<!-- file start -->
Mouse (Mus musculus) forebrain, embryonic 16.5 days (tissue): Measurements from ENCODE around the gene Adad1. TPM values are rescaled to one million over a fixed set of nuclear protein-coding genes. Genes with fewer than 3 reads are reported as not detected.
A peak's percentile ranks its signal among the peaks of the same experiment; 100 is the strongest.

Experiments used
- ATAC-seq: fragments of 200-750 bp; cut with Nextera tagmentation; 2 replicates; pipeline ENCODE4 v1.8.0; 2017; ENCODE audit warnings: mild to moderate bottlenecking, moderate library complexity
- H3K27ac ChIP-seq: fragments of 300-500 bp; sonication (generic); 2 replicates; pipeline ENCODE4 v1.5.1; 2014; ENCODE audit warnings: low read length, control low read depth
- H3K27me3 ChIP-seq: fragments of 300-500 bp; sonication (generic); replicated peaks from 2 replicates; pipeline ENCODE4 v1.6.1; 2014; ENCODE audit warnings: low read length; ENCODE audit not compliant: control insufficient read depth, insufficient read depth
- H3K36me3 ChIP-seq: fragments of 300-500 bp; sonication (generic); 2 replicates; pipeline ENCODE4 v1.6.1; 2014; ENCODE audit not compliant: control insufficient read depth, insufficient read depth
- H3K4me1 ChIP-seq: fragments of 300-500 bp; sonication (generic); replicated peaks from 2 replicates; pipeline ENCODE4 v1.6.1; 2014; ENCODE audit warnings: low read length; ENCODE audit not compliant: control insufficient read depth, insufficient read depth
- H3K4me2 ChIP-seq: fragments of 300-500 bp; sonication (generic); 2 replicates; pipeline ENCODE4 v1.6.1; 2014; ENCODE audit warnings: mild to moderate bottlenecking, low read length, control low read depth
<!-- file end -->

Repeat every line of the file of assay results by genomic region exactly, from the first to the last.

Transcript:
Mouse (Mus musculus) forebrain, embryonic 16.5 days (tissue): Measurements from ENCODE around the gene Adad1. TPM values are rescaled to one million over a fixed set of nuclear protein-coding genes. Genes with fewer than 3 reads are reported as not detected.
A peak's percentile ranks its signal among the peaks of the same experiment; 100 is the strongest.

Experiments used
- ATAC-seq: fragments of 200-750 bp; cut with Nextera tagmentation; 2 replicates; pipeline ENCODE4 v1.8.0; 2017; ENCODE audit warnings: mild to moderate bottlenecking, moderate library complexity
- H3K27ac ChIP-seq: fragments of 300-500 bp; sonication (generic); 2 replicates; pipeline ENCODE4 v1.5.1; 2014; ENCODE audit warnings: low read length, control low read depth
- H3K27me3 ChIP-seq: fragments of 300-500 bp; sonication (generic); replicated peaks from 2 replicates; pipeline ENCODE4 v1.6.1; 2014; ENCODE audit warnings: low read length; ENCODE audit not compliant: control insufficient read depth, insufficient read depth
- H3K36me3 ChIP-seq: fragments of 300-500 bp; sonication (generic); 2 replicates; pipeline ENCODE4 v1.6.1; 2014; ENCODE audit not compliant: control insufficient read depth, insufficient read depth
- H3K4me1 ChIP-seq: fragments of 300-500 bp; sonication (generic); replicated peaks from 2 replicates; pipeline ENCODE4 v1.6.1; 2014; ENCODE audit warnings: low read length; ENCODE audit not compliant: control insufficient read depth, insufficient read depth
- H3K4me2 ChIP-seq: fragments of 300-500 bp; sonication (generic); 2 replicates; pipeline ENCODE4 v1.6.1; 2014; ENCODE audit warnings: mild to moderate bottlenecking, low read length, control low read depth